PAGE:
BY ANNE HARDING
Mon Oct 27, 2014 4:05pm EDT
(Reuters Health) - Babies with a nagging nighttime cough - and their parents - may benefit from a spoonful of agave nectar before bedtime, a new study shows.
In fact, Dr. Ian Paul of Penn State College of Medicine in Hershey found a placebo version of the nectar worked just as well as the real thing for improving cough and cold symptoms and helping kids, and their parents, sleep better.
The U.S. Food and Drug Administration now warns parents against using over-the-counter cough and cold medicines in children younger than two, because of safety concerns as well as the fact that there's no evidence these remedies work, Paul and his team point out in JAMA Pediatrics.
Honey has long been used in folk medicine to treat coughs and colds, and in a 2007 study Paul and his colleagues found honey was indeed an effective treatment for nighttime coughing in children over the age of a year.
But younger children aren't supposed to be given honey, due to concerns about botulism. “For those under age one there's nothing, and those are the kids of course that suffer the most when they have a cold,” Paul said in a telephone interview.
The researchers decided to test the effects of agave nectar after noticing it in the supermarket. “We used a certain kind of agave nectar that a company makes, but you can get plain agave nectar at pretty much every supermarket now,” he said.
The study included 125 children ages two months to 47 months. Parents had brought the children to the doctor for treatment of a nonspecific cough lasting seven days or less. The investigators randomly assigned children to receive grape-flavored agave nectar (Zarbee's, Inc.) or a grape-flavored caramel-colored placebo a half-hour before bedtime, or no treatment.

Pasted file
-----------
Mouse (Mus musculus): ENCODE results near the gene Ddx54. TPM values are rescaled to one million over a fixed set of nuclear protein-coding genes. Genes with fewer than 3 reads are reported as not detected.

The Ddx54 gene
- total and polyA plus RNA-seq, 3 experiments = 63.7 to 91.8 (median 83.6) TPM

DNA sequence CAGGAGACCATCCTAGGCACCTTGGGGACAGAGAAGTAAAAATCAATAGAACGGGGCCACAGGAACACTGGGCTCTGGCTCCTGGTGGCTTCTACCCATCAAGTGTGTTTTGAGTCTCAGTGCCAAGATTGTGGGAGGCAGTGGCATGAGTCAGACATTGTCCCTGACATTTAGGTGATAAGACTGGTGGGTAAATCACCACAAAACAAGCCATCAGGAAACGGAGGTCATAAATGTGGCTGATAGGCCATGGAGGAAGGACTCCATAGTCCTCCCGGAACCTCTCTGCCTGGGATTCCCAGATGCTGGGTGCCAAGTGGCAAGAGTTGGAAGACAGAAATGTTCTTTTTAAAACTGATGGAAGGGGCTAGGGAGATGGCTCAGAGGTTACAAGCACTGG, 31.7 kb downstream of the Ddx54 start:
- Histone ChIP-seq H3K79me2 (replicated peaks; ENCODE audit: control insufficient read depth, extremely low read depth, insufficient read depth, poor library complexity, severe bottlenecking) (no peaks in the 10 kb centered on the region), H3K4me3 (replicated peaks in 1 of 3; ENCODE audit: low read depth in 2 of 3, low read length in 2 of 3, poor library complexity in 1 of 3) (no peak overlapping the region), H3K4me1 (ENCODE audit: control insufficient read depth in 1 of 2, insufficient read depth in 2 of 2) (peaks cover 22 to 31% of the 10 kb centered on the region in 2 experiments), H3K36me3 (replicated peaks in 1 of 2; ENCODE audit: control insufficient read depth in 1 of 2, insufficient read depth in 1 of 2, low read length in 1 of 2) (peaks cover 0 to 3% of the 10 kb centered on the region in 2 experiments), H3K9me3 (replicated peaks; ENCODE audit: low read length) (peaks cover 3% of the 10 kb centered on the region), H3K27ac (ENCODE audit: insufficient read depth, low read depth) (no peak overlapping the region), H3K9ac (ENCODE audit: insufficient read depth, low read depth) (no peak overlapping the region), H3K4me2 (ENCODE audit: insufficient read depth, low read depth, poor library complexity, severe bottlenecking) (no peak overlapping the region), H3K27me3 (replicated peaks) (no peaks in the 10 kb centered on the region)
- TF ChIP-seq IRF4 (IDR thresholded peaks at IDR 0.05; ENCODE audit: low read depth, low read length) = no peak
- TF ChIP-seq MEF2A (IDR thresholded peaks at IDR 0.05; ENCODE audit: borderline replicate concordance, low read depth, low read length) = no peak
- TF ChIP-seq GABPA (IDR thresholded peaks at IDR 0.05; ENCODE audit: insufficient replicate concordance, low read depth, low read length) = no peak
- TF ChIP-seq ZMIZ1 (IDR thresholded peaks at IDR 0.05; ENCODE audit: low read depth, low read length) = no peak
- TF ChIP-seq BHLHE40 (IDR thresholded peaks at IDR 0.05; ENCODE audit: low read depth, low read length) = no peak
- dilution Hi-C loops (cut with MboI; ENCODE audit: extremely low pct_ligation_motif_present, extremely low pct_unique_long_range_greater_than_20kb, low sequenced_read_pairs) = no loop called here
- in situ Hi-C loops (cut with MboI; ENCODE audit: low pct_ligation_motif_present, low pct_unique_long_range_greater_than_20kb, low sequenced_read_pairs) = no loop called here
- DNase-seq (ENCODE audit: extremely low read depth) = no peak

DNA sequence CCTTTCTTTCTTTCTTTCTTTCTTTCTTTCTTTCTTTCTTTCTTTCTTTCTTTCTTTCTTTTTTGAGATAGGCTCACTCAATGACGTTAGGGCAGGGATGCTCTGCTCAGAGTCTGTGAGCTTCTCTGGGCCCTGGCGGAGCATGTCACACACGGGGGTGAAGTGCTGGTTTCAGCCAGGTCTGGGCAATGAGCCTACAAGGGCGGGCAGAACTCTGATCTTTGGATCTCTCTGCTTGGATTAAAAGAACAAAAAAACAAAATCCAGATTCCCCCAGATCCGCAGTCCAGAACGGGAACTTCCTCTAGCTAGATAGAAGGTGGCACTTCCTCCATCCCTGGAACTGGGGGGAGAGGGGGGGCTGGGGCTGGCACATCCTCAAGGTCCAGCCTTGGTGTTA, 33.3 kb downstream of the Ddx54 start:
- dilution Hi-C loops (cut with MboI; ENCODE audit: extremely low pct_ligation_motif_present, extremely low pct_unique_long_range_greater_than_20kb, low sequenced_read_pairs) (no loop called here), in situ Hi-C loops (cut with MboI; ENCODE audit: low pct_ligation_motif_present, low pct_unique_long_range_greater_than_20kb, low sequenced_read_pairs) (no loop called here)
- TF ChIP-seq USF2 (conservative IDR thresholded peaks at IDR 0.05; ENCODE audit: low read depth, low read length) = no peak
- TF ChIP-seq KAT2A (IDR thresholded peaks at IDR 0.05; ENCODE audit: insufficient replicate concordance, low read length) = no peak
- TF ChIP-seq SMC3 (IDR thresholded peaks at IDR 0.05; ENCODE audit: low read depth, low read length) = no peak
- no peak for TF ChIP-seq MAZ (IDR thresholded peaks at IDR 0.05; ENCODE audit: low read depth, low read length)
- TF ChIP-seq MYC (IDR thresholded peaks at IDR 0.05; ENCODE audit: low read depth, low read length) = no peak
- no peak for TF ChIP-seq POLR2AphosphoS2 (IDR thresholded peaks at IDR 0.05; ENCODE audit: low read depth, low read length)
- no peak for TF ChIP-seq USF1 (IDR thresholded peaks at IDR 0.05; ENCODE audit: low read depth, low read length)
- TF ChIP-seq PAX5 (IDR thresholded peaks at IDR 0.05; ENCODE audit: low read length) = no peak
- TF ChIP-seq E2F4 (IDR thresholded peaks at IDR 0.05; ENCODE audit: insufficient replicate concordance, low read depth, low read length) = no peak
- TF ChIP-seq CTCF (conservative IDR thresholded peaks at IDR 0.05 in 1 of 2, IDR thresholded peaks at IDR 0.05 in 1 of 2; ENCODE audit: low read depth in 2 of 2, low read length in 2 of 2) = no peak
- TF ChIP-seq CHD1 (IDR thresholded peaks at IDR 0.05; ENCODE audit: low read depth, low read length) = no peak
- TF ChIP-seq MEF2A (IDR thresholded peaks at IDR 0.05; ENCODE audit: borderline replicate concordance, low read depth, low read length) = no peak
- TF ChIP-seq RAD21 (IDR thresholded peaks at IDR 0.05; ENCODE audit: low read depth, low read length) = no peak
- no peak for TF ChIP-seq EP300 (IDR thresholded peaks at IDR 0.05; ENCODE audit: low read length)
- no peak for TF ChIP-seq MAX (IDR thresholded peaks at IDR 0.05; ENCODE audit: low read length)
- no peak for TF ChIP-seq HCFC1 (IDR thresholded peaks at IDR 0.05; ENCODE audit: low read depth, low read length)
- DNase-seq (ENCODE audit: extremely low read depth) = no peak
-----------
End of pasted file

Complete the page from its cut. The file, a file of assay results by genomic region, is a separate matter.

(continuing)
Parents filled out a survey about their child's symptoms the night before they were enrolled in the study and then on the night after. For all children, parents reported improvements in every symptom from one night to the next. However, the improvements were significantly greater in the kids who received agave nectar or placebo, compared to the children who got no treatment at all.
There was no difference in symptom improvement between the agave and placebo groups.
Paul and his colleagues conclude: “While it is somewhat disappointing that agave nectar does not appear to offer added benefit over a placebo, these findings suggest that the common clinical advice of watchful waiting with no treatment may not be the best advice for parents whose infants and toddlers are struggling with cough and its associated sleep disruption.”
SOURCE: bit.ly/1w9c42B and bit.ly/1DlK1xa JAMA Pediatrics, online October 27, 2014.
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